The Road to Reducing Unplanned Events

Reducing unplanned events is high on the priority list of many industrial facilities. However, it is possible to leverage technology and talent to optimize an organization to reducing these events.

Paula Hollywood, senior analyst, ARC Advisory Group
Paula Hollywood, senior analyst, ARC Advisory Group

Georgia-Pacific’s (GP) road to reducing unplanned events leverages Industry 4.0 technologies and talent to optimize reliability. Speaking at the recent ARC Industry Forum in Orlando, Florida, Scott Carter, vice president of automation innovation, shared some of GP’s challenges to optimize reliability in such an environment.

Talent and technology costs invert
GP began its digital transformation about six years ago looking at two things: talent and technology. From the talent perspective, GP gave itself a failing grade, noting the number of experienced workers who were retiring and taking their knowledge with them. At the same time, the company was experiencing significant employee turnover. GP’s numerous acquisitions resulted in little technology standardization across 150 plants and turnover exacerbated the issue.

Carter observed that the relationship between talent and technology has inverted over time. Early on in Carter’s career, he said that talent was considered cheap and any kind of technology system was expensive. However, this dynamic has recently flipped, with talent becoming expensive as many of the systems became cheaper, due in large part to decreasing sensor prices.

All of this led to GP’s adoption of a strategy to embrace technology, including automation, sensors, and Big Data to increase productivity and improve its competitive position.

Reducing unplanned events
ARC research indicates that unplanned events are the nemesis of productivity. Equipment failure, operator error, and nuisance trips frequently cause unexpected stoppages. An unplanned event could result in equipment damage resulting in environmental harm, worker safety issues, and missed production. This can mean that the overall impact on performance is decreased efficiency and reduced profitability, lowering key-performance indicators.

As a former maintenance manager and project engineer, Carter describes himself as a “world-class firefighter.” However, in his current role as vice president of automation innovation, unplanned events have Carter’s attention. And despite the lack of standardization, GP’s goal is to move the organization from reactive maintenance procedures to more proactive and predictive maintenance. Since moving to higher levels of maintenance involves technology, Carter’s advice is to implement more sensors, generate more data, and apply analytics to provide insight into your data and how it is impacting the process.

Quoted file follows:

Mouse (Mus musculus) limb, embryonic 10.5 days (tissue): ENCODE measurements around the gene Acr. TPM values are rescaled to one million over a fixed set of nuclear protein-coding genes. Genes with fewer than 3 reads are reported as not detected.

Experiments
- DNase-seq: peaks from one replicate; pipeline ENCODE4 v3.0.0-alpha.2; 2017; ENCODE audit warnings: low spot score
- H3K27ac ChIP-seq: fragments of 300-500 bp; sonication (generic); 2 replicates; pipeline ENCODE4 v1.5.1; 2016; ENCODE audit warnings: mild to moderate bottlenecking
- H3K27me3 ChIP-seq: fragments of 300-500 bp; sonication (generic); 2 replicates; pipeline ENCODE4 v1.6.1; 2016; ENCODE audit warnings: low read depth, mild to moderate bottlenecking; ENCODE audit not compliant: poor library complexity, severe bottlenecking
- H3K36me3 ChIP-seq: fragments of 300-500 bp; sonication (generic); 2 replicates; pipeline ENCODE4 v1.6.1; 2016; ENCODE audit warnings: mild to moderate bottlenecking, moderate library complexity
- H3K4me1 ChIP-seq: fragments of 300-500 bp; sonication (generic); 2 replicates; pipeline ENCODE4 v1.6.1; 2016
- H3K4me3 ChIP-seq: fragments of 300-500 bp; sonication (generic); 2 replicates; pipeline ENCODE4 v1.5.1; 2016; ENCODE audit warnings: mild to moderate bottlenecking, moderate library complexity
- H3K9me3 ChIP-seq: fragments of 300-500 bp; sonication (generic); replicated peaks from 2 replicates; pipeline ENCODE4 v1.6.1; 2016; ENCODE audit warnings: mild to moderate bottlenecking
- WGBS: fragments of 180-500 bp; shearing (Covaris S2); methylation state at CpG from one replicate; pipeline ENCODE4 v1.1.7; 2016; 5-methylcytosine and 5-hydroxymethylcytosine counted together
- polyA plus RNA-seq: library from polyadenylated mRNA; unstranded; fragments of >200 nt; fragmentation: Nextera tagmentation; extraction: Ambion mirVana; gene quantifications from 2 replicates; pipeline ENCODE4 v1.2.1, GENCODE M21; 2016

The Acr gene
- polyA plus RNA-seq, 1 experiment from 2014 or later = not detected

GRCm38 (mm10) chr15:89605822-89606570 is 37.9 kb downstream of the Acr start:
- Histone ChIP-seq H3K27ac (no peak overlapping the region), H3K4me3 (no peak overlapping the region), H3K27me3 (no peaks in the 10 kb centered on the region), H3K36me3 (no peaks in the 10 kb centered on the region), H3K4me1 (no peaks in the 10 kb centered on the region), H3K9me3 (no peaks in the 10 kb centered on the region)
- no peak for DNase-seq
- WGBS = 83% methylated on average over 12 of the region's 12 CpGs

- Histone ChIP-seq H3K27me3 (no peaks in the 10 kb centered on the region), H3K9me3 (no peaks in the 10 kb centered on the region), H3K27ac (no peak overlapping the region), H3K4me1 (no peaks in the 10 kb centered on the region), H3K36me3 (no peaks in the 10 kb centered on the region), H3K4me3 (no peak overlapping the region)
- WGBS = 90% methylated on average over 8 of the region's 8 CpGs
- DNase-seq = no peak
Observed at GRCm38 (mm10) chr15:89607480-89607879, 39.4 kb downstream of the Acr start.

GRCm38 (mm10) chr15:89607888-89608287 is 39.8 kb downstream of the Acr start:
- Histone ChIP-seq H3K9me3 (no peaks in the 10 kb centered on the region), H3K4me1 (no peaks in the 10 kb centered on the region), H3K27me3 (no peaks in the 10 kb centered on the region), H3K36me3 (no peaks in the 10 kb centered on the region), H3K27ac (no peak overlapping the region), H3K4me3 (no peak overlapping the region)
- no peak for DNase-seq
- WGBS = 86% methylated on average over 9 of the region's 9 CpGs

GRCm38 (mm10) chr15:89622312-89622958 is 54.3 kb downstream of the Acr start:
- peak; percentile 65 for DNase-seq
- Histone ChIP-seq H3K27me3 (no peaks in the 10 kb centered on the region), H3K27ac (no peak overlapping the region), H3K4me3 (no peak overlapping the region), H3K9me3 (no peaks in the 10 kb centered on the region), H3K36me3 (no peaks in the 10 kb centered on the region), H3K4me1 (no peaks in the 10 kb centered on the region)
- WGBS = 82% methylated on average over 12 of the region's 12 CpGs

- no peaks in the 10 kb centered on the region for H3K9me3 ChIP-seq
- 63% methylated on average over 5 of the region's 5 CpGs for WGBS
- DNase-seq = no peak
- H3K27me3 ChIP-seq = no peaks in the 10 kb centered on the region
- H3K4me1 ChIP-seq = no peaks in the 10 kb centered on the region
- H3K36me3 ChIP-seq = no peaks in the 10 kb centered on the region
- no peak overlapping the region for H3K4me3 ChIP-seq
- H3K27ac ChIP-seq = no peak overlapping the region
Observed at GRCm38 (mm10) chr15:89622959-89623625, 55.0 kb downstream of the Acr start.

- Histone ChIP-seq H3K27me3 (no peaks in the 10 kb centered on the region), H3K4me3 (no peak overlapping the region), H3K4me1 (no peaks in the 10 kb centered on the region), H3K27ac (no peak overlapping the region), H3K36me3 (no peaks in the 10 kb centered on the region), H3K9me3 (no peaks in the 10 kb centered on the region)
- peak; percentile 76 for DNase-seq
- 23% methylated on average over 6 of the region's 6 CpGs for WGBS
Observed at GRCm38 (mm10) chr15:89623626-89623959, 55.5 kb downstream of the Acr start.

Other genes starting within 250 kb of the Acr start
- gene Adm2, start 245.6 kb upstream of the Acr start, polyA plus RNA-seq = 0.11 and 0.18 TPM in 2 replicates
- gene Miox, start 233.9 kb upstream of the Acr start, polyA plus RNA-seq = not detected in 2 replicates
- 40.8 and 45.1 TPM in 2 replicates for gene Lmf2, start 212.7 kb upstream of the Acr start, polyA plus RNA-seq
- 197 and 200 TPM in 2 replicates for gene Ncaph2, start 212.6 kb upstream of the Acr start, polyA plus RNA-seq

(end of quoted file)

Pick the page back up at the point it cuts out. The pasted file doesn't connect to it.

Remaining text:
The next step is to use the data to focus the talent on what creates the greatest opportunity for the organization. Carter believes that technology and talent can work together to provide stable, capable, and predictable operations to achieve proactive reliability.

Optimizing reliability
At the event, Carter shared the results of an exercise conducted early on in GP’s transformation journey. The exercise involved overlaying process data, production data, and real-time asset reliability data, which revealed that 50% of unplanned events are caused by the way the equipment is operated. Consequently, as an organization, GP spends a considerable amount of time on details—like appropriate equipment selection for the application, required maintenance activities, and bearing installation and lubrication.

Elaborating on the use of data to optimize reliability, Carter shared an example of a problematic pump. Each time a grade change was made in a particular process, the pump, “was getting killed,” as he described it. Analysis of vibration data alone revealed the issue, leading to the practice of annual pump replacement during a planned outage.

Further investigation, involving analysis of operations data, process data, and vibration together, showed GP a new approach to solving this recurring problem. A small win, such as this, became a big one when implemented across 150 manufacturing sites for GP.

GP also relies on third-party expertise to help optimize reliability when needed. This includes partnerships with strategic vendors, in large part to see all the possibilities and help the team understand any issues it may not adequately comprehend. GP then makes the final decision on what technologies to implement and from where to source them based on the best information available at the time.

In closing, Carter cautioned that technology is the easy part; organizational change is much harder. While talent continues to be a challenge for GP, he does not believe it to be insurmountable. The biggest challenge now is taking the world-class “firefighting” organization GP was previously, to one that embraces reliability.

A passion for reliability
Carter is passionate about reliability and how it can be achieved at GP and beyond. His recommendations for other industrial organizations include:

  • Leverage skilled talent and adjust work assignments accordingly to apply the individual’s skill level to the task. Training is an essential component of this strategy, as a thorough understanding of new tools and how to use them are critical to success.
  • Becoming proactive requires technology. Sensors and software that were once expensive are now affordable enabling installation of monitoring devices in greater numbers. The ability to converge separate system data into a single view can provide the power to reveal the unknown.
  • Sustaining a culture of reliability is the most challenging issue for most organizations. It must be consistently reinforced by leadership at all levels of the organization until it has become ingrained in everyday practices so that prevention of failure is the norm.
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